Fixtures against Chelsea used to be preceded with a sense of dread as their undefeated run against us seemed to just go on and on and on. Listening to the tedious smugness of their fans eventually outweighed the initial â€˜who gives a monkeyâ€™s, itâ€™s only Chelsea?â€™ attitude and you just wanted it to stop. No longer though. On Bonfire Night 2006 goals from Michael Dawson and Aaron Lennon broke the hoodoo and there have been three wins, three losses and three draws in the nine fixtures since then. The most recent of these was the superb performance in the 1-0 win at WHL in March when Luka Modricâ€™s goal delivered what turned out to be the only defeat of Guus Hiddinckâ€™s leave â€˜em wanting more reign as Chelsea manager.
None of our three wins have come at Stamford Bridge and thatâ€™s where weâ€™ll be on Sunday afternoon in what looks on paper to be the hardest fixture of the campaign so far. The home side are top with a 100% record and Ancelotti is getting the best out of the disparate characters that make up the Chelsea squad with even people like Malouda and Deco (when fit) looking like theyâ€™ve got something to offer. Heâ€™s proved himself tactically flexible trying several differing formations so far particularly away from home.
So weâ€™re looking at a tough game thereâ€™s no doubt. Last weekâ€™s disappointing defeat had its origins mostly in midfield where Anderson, Scholes and Fletcher passed and pressed their way to domination. The experiment with Robbie Keane on the left hand side surely has to be pronounced a failure and itâ€™ll be no surprise if Nico Kranjcar, who looked lively and neat in his 20 minutes on the pitch (admittedly after Scholes had gone), makes his full debut taking Modricâ€™s normal position. I suspect itâ€™s unlikely that Redknapp is ready to drop Robbie (yet) so he will probably move back into the middle alongside Defoe with Peter Crouch blocking someoneâ€™s view in the crowd when back on the bench. Harry complained last week that we were too long ball and didnâ€™t pass it around enough but unless he told the players to do that how did it happen? Is he saying that the temptation to hoof it up to the big lad is so overwhelming that no-one can resist it?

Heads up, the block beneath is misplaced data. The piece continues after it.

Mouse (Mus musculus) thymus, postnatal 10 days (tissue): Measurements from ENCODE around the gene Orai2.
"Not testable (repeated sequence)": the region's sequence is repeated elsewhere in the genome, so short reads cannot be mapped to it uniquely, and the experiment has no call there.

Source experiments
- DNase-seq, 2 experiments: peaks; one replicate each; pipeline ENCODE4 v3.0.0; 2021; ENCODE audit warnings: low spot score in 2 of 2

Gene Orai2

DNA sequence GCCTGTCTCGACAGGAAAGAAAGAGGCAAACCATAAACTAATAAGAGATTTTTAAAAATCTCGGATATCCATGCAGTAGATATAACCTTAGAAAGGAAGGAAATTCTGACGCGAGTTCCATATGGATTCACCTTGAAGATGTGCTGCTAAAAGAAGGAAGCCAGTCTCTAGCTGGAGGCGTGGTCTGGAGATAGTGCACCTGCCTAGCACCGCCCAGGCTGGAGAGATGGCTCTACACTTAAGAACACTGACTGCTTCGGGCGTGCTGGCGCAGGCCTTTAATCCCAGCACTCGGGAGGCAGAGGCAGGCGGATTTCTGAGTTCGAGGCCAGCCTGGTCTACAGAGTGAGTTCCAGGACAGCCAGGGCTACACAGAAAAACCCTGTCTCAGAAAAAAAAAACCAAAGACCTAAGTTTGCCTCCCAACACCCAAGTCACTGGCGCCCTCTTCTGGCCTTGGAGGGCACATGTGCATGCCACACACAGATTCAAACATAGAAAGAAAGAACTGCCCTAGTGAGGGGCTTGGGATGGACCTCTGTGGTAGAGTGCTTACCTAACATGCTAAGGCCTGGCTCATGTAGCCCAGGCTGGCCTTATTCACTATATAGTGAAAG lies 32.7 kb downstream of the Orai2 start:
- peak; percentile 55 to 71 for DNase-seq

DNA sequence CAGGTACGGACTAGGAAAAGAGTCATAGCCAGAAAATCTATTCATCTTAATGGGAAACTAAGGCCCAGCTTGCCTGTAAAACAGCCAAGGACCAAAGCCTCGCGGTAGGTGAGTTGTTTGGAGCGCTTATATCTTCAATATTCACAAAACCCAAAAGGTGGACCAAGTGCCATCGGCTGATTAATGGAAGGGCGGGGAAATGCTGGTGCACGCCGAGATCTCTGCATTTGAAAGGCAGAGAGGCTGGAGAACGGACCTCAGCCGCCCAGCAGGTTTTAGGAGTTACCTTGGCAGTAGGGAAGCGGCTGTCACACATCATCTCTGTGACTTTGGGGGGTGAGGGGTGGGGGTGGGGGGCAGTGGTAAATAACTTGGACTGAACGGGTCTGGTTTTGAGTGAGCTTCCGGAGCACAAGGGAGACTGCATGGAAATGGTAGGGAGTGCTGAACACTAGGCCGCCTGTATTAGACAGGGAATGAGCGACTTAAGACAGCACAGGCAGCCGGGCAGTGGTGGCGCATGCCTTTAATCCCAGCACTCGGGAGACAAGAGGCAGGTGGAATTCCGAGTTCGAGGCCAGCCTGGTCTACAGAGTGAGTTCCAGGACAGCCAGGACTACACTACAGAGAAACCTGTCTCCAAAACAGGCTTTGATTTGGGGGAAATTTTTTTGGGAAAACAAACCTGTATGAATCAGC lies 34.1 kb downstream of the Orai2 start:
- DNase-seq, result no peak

There could be a further change in midfield. Jenas came on for Palacios at half time and did enough to suggest that heâ€™ll threaten Huddlestone for his place. It might dampen creativity a bit but it will give us more of a barrier against Lampard, Essien and Ballack. Palacios gave the impression last week that he was overloaded with harrying and chasing and though he was trying manfully, he couldnâ€™t do it all on his own. This is less likely to be the case with Jenas alongside him.
At the back Ledley will presumably be ready once more for his weekly runaround whilst Iâ€™d be amazed if hadnâ€™t Hutton played himself out of contention by letting Evra waltz rings round him last week. If Gomes is fit, his extra agility will probably see him get the chance to spoil a Cudicini â€˜homecomingâ€™. For them, Joe Cole may be fit, he was on the bench on Tuesday, but Deco, Alex and Zhirkov are all doubts.
To get anything out of Sunday weâ€™ll need to be at our best, which is certainly a notch or two above the level we played at last week, and we may need to reverse Santiniâ€™s bus out of the garage for periods. But with Defoe still apparently on fire and with the returning internationals having a weekâ€™s rest behind them, we should be able to approach the game positively and optimistically.
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